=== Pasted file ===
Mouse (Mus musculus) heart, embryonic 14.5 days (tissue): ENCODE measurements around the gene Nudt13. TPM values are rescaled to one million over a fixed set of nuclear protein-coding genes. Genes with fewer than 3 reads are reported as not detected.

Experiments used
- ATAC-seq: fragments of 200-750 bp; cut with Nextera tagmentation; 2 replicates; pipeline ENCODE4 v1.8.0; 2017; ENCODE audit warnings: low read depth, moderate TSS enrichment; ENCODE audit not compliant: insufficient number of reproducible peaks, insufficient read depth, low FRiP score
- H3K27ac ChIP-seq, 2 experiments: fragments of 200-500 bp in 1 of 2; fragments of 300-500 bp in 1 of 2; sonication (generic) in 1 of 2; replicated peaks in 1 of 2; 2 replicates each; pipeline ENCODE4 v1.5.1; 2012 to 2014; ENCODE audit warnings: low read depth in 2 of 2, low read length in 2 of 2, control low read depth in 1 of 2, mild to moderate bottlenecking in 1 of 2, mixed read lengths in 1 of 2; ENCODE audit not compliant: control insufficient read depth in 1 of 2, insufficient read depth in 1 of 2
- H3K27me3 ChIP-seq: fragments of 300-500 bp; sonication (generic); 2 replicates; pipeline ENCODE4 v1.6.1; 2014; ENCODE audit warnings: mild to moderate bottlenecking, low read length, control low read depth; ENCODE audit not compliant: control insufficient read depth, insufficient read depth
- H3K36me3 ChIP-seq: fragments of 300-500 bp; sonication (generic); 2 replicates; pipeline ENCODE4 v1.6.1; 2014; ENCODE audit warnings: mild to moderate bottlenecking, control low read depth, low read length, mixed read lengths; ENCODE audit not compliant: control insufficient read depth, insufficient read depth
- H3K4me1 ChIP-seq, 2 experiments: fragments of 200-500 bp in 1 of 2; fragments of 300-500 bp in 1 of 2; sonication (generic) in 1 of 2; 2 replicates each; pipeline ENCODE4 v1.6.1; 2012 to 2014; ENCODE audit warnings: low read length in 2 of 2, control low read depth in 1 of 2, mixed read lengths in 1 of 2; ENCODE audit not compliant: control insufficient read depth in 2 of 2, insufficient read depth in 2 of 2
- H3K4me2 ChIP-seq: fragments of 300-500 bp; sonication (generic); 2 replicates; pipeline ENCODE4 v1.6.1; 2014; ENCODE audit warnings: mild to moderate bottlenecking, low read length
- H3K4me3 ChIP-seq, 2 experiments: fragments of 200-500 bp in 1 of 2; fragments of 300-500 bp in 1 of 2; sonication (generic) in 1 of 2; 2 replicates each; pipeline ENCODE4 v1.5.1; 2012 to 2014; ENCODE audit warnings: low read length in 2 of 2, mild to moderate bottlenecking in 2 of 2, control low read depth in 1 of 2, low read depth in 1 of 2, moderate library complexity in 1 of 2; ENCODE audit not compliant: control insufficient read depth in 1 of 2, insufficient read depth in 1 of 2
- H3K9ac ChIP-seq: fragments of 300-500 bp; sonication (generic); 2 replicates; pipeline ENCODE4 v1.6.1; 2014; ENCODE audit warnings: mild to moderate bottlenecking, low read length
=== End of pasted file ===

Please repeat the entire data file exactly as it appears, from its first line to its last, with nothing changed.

Mouse (Mus musculus) heart, embryonic 14.5 days (tissue): ENCODE measurements around the gene Nudt13. TPM values are rescaled to one million over a fixed set of nuclear protein-coding genes. Genes with fewer than 3 reads are reported as not detected.

Experiments used
- ATAC-seq: fragments of 200-750 bp; cut with Nextera tagmentation; 2 replicates; pipeline ENCODE4 v1.8.0; 2017; ENCODE audit warnings: low read depth, moderate TSS enrichment; ENCODE audit not compliant: insufficient number of reproducible peaks, insufficient read depth, low FRiP score
- H3K27ac ChIP-seq, 2 experiments: fragments of 200-500 bp in 1 of 2; fragments of 300-500 bp in 1 of 2; sonication (generic) in 1 of 2; replicated peaks in 1 of 2; 2 replicates each; pipeline ENCODE4 v1.5.1; 2012 to 2014; ENCODE audit warnings: low read depth in 2 of 2, low read length in 2 of 2, control low read depth in 1 of 2, mild to moderate bottlenecking in 1 of 2, mixed read lengths in 1 of 2; ENCODE audit not compliant: control insufficient read depth in 1 of 2, insufficient read depth in 1 of 2
- H3K27me3 ChIP-seq: fragments of 300-500 bp; sonication (generic); 2 replicates; pipeline ENCODE4 v1.6.1; 2014; ENCODE audit warnings: mild to moderate bottlenecking, low read length, control low read depth; ENCODE audit not compliant: control insufficient read depth, insufficient read depth
- H3K36me3 ChIP-seq: fragments of 300-500 bp; sonication (generic); 2 replicates; pipeline ENCODE4 v1.6.1; 2014; ENCODE audit warnings: mild to moderate bottlenecking, control low read depth, low read length, mixed read lengths; ENCODE audit not compliant: control insufficient read depth, insufficient read depth
- H3K4me1 ChIP-seq, 2 experiments: fragments of 200-500 bp in 1 of 2; fragments of 300-500 bp in 1 of 2; sonication (generic) in 1 of 2; 2 replicates each; pipeline ENCODE4 v1.6.1; 2012 to 2014; ENCODE audit warnings: low read length in 2 of 2, control low read depth in 1 of 2, mixed read lengths in 1 of 2; ENCODE audit not compliant: control insufficient read depth in 2 of 2, insufficient read depth in 2 of 2
- H3K4me2 ChIP-seq: fragments of 300-500 bp; sonication (generic); 2 replicates; pipeline ENCODE4 v1.6.1; 2014; ENCODE audit warnings: mild to moderate bottlenecking, low read length
- H3K4me3 ChIP-seq, 2 experiments: fragments of 200-500 bp in 1 of 2; fragments of 300-500 bp in 1 of 2; sonication (generic) in 1 of 2; 2 replicates each; pipeline ENCODE4 v1.5.1; 2012 to 2014; ENCODE audit warnings: low read length in 2 of 2, mild to moderate bottlenecking in 2 of 2, control low read depth in 1 of 2, low read depth in 1 of 2, moderate library complexity in 1 of 2; ENCODE audit not compliant: control insufficient read depth in 1 of 2, insufficient read depth in 1 of 2
- H3K9ac ChIP-seq: fragments of 300-500 bp; sonication (generic); 2 replicates; pipeline ENCODE4 v1.6.1; 2014; ENCODE audit warnings: mild to moderate bottlenecking, low read length